Race is on everyone’s mind in this troubled age. It’s no coincidence that Atticus Finch is right now commanding Broadway prices at the Shubert Theatre. But you can find a penetrating and much more intimate theatrical evocation of this country’s racist history just six blocks downtown. Renata Hinrichs’ award-winning autobiographical solo show Random Acts, now in a limited run through March 2 at the TBG (The Barrow Group) Mainstage Theatre, powerfully recounts one woman’s formative years in Chicago during the civil rights struggle of the 1960s and ’70s.
Most of Random Acts takes place when Hinrichs was just a little girl in the ’60s. The violence and prejudice she witnessed then marked her for life. Her father, a freshly minted Protestant minister, is assigned to a church on Chicago’s South Side, on the border of a white and a black neighborhood. Little Renata gets a ringside seat as her father, whom she depicts as a sort of clerical Atticus, advocates for tolerance and seeks to integrate his congregation.
Renata encounters racial tension as soon as she starts kindergarten. She’s beaten up by the older sister of a black classmate she innocently tried to befriend. White parishioners walk out when a black baby is christened. Rioting breaks out on their street when Martin Luther King, Jr. is assassinated. Later, in high school, her black boyfriend’s football friends pressure him to abandon her.
Had a fiction writer created such events – and such a flashpoint situation for a child in the first place – one might fairly level a charge of contrivance. But Hinrichs presents these true-life stories with an easy mix of cleverness and charm, wisdom and innocence. Animated by skillful shifting from character to character, her likable performance grows easy to believe and hard to resist.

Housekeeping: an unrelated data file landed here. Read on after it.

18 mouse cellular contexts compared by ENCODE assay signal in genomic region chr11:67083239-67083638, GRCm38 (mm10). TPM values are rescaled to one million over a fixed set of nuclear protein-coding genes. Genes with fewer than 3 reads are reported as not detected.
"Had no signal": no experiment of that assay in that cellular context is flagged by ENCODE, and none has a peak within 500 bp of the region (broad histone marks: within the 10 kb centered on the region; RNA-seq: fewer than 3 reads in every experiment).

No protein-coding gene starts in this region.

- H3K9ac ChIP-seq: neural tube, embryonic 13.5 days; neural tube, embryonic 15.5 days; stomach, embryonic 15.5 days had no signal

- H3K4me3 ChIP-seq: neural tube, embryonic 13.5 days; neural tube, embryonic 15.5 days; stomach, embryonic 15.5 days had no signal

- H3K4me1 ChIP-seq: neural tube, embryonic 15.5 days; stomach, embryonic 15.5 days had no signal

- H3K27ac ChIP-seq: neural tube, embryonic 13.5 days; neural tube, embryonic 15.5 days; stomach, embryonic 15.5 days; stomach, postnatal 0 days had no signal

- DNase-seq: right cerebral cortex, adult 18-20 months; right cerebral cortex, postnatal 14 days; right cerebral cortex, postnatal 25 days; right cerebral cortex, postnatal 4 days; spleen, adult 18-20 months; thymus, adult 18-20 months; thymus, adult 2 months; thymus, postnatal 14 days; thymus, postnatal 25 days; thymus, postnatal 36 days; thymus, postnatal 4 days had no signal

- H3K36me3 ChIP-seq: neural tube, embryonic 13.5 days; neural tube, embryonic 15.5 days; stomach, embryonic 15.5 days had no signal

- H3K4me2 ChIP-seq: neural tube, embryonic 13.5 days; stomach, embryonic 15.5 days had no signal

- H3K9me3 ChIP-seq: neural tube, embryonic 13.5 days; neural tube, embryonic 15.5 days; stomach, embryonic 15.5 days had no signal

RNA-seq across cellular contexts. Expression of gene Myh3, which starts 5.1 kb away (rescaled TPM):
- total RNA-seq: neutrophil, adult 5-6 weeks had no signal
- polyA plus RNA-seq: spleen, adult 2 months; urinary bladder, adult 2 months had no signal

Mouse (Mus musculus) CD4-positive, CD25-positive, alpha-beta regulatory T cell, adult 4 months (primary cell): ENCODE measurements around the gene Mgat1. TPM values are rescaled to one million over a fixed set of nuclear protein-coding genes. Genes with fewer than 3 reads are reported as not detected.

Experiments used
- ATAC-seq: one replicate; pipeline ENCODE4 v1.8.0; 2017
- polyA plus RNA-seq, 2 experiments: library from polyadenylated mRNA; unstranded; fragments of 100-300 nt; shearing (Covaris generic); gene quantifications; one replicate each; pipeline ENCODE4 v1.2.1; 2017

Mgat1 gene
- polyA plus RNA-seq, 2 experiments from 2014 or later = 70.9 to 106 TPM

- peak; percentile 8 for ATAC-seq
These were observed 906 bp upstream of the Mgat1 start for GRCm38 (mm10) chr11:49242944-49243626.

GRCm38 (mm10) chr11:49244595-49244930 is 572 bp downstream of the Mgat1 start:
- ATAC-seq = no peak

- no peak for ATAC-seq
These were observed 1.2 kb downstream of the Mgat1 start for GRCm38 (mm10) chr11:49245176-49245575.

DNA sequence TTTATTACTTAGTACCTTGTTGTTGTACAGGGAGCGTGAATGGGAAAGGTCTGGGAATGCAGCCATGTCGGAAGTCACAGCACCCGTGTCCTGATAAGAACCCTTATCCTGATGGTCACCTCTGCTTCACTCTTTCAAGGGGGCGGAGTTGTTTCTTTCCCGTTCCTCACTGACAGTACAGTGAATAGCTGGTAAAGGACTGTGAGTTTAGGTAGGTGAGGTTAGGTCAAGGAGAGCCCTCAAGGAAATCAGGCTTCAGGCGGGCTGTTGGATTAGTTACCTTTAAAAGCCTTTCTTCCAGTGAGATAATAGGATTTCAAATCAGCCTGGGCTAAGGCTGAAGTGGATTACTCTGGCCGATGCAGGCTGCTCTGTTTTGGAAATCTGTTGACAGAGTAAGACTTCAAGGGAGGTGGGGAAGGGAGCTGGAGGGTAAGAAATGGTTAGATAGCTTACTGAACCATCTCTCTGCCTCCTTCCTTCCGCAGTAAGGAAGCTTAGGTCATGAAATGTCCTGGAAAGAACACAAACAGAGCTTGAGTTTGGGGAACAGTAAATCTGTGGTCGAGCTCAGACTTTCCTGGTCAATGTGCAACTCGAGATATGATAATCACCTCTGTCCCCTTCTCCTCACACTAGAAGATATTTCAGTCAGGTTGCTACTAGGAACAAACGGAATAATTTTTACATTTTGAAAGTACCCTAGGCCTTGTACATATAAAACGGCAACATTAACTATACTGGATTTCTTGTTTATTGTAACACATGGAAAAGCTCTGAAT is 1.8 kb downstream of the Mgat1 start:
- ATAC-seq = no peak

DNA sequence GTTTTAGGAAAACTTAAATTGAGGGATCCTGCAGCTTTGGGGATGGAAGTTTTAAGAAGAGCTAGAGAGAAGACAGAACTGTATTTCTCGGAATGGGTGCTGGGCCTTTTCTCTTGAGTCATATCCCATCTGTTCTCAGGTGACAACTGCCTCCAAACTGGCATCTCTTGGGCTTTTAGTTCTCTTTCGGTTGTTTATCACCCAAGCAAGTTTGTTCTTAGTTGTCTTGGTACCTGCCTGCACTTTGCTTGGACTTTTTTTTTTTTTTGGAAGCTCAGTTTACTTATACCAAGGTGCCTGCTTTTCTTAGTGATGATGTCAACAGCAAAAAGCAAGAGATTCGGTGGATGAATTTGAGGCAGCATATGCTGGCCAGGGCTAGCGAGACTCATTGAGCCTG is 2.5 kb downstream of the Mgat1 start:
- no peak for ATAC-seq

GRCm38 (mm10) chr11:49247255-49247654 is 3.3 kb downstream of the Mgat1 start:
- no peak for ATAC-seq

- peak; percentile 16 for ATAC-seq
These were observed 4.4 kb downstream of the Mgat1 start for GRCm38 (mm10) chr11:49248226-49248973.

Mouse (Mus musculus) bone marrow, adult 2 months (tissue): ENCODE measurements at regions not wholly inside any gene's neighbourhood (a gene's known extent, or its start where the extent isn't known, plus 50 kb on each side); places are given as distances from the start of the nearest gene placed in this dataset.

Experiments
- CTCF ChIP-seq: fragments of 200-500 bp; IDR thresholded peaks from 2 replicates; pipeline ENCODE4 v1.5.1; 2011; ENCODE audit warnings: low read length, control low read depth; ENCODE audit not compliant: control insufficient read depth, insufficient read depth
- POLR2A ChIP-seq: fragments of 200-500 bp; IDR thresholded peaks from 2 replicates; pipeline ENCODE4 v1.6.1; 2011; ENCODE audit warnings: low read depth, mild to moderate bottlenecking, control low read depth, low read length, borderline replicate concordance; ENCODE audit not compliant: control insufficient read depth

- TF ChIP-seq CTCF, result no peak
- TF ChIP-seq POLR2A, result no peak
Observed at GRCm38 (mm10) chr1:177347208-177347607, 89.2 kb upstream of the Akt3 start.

With both clarity and nuance she draws us into a young girl’s mind and world. And really it’s the whole production that builds that world. A checkerboard backdrop suggests both the stained glass in the church and the walls and windows of the city streets. News reports, sound effects, and soul and disco hits capture the times. Director Jessi D. Hill precisely tunes the pace and pathos of Hinrichs’ resonant story. Hill seems to have developed a special knack for making solo shows feel immersive, as she did with Human Fruit Bowl a few years ago.
Through all the trauma and trouble, the effervescent personality Hinrichs shows us never betrays her, or us. Racial justice has yet to be served in this nation, but these lingering wrongs don’t wreck everything. She, at least, appears to have made a rewarding life for herself unspoiled by bitterness. Thanks to social media, she even finds a balm for one of the biggest hurts of her youth. Of course, she grew up in a relatively privileged white family. But that doesn’t negate the value of her experience, what she has to say about it, or, most especially, the art she makes of it.
At the end, she dances offstage to the cool, smooth sounds of Earth, Wind and Fire, just as she danced on at the start. Dance your dance, she mutely says to us. Art and life are worth the effort, whether you can afford tickets to To Kill a Mockingbird or not.
Random Acts runs through March 2 at TGB Mainstage Theatre, 312 W. 36 St. For tickets visit the website or call 866-811-4111.